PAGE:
Over the last few weeks, we've offered introductions to our Best Players of 2015 series. We set the stage for the whole endeavor, and we then revealed the players who landed between 45th and 11th on the list. If you need a refresher on the methodology, nine of our writers ranked players based on how well they thought players would perform during the 2015 season. They ordered them from No. 1 to No. 20, and those players got point values (20 for first, 19 for second, etc.) and were ranked by the sum of their points. The highest possible score is 180. We're already told you Anthony Rendon ranked 10th, Jose Bautista finished ninth, Miguel Cabrera landed at eighth, Josh Donaldson ended up seventh, Buster Posey was sixth, Felix Hernandez took fifth, and Giancarlo Stanton nabbed fourth. Finally, we had Clayton Kershaw third and Andrew McCutchen second.
No. 1: Mike Trout, Center Fielder (Los Angeles Angels)
Jayne Kamin-Ochea/USA Today
Surprise! It's Mike Trout. We all knew this was coming. Trout's been the best player in baseball for the last three seasons and somehow he's only 23 years old. He's already a 30 WAR player and he can't even rent a car without paying those silly underage fees.
He's the best hitter in the game, probably. He's a great base runner, assuredly. He certainly has the skills to handle center field, although the numbers haven't liked him lately, which leaves things a little up in the air. He's an incredible player, our voters acknowledged that, and we're all here as a formality.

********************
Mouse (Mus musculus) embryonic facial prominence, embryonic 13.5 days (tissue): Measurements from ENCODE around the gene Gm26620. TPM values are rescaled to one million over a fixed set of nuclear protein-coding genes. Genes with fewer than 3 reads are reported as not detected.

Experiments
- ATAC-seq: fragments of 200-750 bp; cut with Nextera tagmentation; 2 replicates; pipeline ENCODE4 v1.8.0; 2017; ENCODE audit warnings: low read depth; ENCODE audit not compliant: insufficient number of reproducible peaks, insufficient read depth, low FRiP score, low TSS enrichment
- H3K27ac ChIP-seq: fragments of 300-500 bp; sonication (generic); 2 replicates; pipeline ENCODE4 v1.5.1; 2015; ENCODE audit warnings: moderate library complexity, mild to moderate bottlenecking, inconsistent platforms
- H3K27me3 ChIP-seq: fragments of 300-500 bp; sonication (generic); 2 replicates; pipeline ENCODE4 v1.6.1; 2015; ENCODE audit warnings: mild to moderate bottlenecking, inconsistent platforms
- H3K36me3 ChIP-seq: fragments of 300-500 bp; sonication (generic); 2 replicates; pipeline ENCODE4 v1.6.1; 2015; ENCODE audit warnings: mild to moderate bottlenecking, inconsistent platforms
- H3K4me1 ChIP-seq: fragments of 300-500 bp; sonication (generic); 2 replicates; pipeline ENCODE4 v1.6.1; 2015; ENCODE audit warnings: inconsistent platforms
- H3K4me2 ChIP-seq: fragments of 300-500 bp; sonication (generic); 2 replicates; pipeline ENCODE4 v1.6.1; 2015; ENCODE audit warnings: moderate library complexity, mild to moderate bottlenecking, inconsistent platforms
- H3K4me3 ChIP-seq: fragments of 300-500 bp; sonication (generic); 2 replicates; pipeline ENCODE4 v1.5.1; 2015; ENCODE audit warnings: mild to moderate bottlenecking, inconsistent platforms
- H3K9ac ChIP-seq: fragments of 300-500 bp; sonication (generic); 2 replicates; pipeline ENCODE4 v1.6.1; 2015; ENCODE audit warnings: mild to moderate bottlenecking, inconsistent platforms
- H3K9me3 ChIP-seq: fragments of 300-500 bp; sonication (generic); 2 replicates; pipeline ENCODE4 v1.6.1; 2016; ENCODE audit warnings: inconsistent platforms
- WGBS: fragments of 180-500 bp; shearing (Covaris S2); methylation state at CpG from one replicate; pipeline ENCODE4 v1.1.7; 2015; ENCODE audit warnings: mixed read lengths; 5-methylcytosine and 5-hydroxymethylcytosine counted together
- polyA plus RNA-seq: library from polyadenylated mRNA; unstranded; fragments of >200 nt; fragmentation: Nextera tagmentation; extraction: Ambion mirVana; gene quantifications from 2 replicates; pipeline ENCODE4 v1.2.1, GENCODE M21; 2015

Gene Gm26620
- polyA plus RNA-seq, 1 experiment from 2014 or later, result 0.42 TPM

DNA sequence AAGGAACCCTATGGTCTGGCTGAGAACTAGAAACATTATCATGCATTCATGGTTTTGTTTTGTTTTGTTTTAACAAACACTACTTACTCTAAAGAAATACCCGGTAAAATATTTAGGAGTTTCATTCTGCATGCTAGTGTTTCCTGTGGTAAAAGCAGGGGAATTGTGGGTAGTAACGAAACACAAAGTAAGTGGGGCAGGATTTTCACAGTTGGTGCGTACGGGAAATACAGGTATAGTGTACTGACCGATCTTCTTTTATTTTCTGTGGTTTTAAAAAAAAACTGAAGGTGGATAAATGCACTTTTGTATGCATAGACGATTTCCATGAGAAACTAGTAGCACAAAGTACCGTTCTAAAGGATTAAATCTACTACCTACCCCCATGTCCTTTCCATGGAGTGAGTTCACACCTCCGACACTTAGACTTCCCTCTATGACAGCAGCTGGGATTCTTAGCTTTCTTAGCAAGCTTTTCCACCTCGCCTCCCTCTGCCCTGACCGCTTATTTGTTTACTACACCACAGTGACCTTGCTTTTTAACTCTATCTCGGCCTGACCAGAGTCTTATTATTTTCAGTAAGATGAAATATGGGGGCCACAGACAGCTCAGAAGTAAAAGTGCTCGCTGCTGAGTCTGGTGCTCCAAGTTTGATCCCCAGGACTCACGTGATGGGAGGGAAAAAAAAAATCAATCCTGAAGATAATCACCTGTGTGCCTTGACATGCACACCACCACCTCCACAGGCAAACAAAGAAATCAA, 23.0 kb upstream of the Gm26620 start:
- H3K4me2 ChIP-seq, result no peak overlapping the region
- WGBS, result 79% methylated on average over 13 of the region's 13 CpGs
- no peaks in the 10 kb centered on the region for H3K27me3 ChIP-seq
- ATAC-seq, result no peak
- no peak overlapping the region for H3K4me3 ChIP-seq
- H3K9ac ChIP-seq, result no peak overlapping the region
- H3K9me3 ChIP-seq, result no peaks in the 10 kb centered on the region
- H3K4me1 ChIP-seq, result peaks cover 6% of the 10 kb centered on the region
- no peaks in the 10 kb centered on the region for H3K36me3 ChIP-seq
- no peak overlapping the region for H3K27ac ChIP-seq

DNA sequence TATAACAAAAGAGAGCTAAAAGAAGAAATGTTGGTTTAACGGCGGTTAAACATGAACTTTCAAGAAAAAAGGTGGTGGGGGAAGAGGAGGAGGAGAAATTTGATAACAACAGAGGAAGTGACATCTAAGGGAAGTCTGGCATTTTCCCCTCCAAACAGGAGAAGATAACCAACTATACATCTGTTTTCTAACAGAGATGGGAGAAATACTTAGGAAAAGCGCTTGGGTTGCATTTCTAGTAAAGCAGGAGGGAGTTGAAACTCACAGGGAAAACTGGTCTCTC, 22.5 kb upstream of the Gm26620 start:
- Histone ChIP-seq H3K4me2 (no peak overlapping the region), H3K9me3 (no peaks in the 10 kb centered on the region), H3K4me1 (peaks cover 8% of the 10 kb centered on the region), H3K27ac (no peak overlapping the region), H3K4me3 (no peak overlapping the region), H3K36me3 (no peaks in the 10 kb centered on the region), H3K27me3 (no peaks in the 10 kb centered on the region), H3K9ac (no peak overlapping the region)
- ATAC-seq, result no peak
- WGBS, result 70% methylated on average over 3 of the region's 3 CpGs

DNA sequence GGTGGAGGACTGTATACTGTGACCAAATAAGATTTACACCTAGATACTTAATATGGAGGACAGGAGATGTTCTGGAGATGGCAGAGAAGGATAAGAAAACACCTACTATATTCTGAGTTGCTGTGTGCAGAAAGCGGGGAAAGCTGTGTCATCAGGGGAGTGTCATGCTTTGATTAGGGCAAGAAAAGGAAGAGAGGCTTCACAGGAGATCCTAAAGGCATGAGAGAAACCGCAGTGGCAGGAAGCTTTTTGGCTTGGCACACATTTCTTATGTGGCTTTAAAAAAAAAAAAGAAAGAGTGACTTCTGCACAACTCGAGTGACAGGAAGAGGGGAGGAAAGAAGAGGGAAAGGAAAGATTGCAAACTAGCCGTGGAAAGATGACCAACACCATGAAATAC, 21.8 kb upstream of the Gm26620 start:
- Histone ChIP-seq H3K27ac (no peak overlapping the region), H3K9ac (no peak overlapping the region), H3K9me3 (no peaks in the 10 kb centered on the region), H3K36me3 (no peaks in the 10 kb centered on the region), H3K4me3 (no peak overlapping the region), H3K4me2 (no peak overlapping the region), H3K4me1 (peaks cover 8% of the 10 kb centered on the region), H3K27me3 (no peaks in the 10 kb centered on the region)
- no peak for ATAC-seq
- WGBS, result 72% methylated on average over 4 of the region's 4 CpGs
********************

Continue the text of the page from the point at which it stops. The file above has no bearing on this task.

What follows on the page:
Why We Love Him
Through age 22, Trout is one of the five best hitters ever. Through age 22, he's the best all-around player, ever. He's been the best player in the game for three years running and he led the best team in the AL to a playoff berth a year ago. Even if he's already peaked, the Hall of Fame is very much in reach.
A lot was made about his added strikeouts last year, but he paired them with a bunch more power (+40 points of ISO) to mitigate the negatives. He didn't steal a ton of bases, but no one is better at avoiding double plays, and while the numbers didn't love him in center field last year, he's always capable of making a big play out there.
There's Mike Trout and then there's everybody else.
So Steamer calls for an 8.5 WAR in 661 PA, which is insane. Until you look over at ZiPS and see that it's projecting a 9.6 WAR in 705 PA. Nine point six.
PECOTA's the wet blanket of the group, lining up at 7.2 WAR in 676 PA.
Where He Fits In
Not only did Trout top our list, he was the unanimous top pick. All nine writers put him at the top and it wasn't really close. I had the writers throw an approximate WAR on every selection and the gap between McCutchen at second and Trout at first was massive. McCutchen was hovering around 7 WAR, while Trout averaged around 8.4 WAR.
If our writers are right, Mike Trout's in line for another MVP season and the Angels should have the best outfield in the sport without much trouble. Realistically, Trout has probably just peaked early and he'll slowly decline over the next few years. It seems unfathomable that he'd get better just because there's not much room to get better.
If you assume a pretty normal aging curve, but start it at 25 instead of 30, Trout still winds up around 100 WAR before he turns 35. Of course there are so many things that can happen between now and then, but it speaks to what he's already done as a professional. Not only has Trout ruined prospects for us forever, he's essentially built the biggest Hall of Fame cushion in quite some time.
If he stays healthy, it's going to be one heck of a decade.